Wilfred F. Senyoni, Honest C. Kimaro, Jørn Braa, Claud Kumalija

Tracing the Impact of the City of Cape Town’s Open Data Initiative on Communities and Development

This paper attempts to measure the extent of impact of the City of Cape Town’s open government data initiative, which has been operational since 2013. Given the relative scarcity of impact measurement frameworks, a framework is adapted from that of Verhulst and Young [1], as well as the Social Return on Investment (SROI) framework suggested by Stuermer and Dapp [2]. The idea is to trace the developments resultant from the use of open data from various sources, mainly the City of Cape Town’s open data portal. Several activities and developments are identified and classified under a classification scheme adapted from development pathways relevant to a developing country context. The development pathways are identified from literature. After the developments are traced, critical impact analysis is carried out using the SROI framework. The findings suggest that although there are some indications of impact, such impact is only confined to groups with specialised and specific interest in various types of open data. Additionally, awareness of the existence of open data-sets is also minimal, which significantly decreases the likelihood of use, ergo, impact. Policy suggestions to increase likelihood of use and impact are then presented.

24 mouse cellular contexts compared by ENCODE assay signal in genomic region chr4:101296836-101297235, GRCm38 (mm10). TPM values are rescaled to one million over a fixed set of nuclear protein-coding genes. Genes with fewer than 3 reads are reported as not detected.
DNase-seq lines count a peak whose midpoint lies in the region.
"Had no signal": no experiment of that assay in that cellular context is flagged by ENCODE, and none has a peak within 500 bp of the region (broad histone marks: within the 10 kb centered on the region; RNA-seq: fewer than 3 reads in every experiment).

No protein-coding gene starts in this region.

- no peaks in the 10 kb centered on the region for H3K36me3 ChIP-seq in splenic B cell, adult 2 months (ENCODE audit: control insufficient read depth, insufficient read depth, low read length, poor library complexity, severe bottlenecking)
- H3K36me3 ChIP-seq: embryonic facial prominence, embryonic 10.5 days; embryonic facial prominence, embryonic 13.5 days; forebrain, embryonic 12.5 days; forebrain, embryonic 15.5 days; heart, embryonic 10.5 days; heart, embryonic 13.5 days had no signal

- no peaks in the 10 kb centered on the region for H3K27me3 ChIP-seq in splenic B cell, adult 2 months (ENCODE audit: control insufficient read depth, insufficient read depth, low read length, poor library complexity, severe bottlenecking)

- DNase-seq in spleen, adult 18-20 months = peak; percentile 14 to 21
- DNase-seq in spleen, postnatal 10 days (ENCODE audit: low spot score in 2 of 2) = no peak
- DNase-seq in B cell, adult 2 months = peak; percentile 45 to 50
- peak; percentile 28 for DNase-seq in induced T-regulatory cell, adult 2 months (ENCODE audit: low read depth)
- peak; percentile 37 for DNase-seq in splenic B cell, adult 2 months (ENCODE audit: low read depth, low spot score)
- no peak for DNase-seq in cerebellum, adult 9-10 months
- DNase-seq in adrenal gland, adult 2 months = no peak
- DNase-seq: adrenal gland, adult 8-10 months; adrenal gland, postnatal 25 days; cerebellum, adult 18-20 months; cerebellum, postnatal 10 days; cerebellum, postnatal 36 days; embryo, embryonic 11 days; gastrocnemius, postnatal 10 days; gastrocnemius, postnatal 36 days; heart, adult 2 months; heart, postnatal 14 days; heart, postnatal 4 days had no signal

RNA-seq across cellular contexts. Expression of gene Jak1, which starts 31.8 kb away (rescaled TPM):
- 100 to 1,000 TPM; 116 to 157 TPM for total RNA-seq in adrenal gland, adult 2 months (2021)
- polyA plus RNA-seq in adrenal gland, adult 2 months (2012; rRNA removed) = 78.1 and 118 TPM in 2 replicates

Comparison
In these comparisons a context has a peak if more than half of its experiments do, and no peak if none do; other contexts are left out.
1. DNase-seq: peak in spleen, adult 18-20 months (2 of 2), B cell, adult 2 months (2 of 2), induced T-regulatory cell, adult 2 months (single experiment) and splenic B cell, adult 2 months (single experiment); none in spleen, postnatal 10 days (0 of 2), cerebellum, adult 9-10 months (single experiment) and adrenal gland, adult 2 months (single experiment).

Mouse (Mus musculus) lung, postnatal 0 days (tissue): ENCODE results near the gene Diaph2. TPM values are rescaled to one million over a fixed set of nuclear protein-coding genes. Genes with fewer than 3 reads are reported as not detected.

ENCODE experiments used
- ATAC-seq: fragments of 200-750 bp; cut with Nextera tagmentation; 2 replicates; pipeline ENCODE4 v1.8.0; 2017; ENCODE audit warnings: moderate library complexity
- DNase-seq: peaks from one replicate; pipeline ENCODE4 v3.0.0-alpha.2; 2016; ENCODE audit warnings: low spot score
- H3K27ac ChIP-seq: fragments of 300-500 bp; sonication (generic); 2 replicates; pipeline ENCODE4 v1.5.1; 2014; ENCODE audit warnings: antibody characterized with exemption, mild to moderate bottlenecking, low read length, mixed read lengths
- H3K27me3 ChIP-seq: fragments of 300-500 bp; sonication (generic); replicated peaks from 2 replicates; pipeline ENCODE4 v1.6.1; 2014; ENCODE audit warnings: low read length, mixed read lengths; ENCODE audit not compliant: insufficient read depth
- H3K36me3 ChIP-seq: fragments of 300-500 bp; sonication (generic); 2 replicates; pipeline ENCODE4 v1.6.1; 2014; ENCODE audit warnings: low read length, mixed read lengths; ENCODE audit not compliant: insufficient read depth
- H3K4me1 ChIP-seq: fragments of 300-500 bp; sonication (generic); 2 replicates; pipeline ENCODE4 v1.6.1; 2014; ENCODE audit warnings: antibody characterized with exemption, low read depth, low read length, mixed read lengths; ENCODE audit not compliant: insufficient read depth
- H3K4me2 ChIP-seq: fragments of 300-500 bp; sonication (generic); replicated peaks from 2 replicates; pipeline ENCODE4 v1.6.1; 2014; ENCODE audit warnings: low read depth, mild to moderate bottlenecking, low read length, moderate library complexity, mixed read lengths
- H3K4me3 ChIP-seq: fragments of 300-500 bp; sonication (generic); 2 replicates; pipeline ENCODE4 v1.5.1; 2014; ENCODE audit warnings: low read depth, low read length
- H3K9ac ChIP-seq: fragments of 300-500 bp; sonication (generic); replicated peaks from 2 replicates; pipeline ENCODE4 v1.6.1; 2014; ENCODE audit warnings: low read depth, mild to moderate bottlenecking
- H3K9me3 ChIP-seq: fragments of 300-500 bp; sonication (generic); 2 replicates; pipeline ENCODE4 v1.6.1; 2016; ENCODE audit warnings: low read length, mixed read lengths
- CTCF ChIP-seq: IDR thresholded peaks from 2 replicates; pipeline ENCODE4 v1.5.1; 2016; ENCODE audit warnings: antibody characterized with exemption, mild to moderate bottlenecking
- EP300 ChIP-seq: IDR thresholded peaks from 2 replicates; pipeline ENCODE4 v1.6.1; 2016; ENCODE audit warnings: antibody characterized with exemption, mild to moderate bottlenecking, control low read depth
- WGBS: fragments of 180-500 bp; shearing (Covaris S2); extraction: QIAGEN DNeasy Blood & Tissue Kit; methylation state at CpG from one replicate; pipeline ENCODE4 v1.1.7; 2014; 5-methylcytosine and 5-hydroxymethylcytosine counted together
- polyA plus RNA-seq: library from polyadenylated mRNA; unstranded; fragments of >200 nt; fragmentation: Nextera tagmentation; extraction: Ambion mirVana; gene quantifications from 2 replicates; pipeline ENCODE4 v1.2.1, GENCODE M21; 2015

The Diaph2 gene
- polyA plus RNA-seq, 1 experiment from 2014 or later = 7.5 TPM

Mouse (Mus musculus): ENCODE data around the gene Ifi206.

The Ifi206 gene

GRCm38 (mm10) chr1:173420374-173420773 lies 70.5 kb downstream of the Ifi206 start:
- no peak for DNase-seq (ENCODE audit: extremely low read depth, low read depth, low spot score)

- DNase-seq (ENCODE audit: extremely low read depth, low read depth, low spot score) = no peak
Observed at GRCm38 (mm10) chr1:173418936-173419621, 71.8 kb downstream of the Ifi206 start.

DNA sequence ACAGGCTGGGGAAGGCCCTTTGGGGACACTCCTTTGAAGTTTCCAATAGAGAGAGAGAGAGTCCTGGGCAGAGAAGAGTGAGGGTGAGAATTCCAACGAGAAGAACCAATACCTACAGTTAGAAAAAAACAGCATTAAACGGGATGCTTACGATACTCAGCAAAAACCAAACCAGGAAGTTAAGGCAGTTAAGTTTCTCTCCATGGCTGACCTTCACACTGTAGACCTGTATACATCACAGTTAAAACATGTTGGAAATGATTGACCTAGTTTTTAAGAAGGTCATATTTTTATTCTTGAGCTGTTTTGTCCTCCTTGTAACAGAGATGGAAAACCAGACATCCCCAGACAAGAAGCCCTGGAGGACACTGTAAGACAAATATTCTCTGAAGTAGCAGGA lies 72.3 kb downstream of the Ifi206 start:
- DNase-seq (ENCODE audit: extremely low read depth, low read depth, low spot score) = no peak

Mbongeni Hlabano, Jean-Paul Van Belle

Exploring Hybridity in Digital Social Entrepreneurship

In this paper we introduce the concept of Digital Social Entrepreneurship (DSE), which refers to the entrepreneurial work of social ventures centred on digital technologies. DSE presents one particular form of hybridity, related to the need to blend digital and non-digital capabilities in the same organisational unit. To understand how such capabilities come together we draw on a qualitative case study of an Indian digital platform providing microloans to vulnerable borrowers. Using concepts from the literature on organisational hybridity, we identify three mechanisms – centred on activity integration, selective framing, and enactment of new operational practices – through which digital and non-digital capabilities are blended in DSE. The paper contributes to the emerging theorisation of the role of the digital in social entrepreneurship and draws implications for it to contribute to tackling global societal challenges.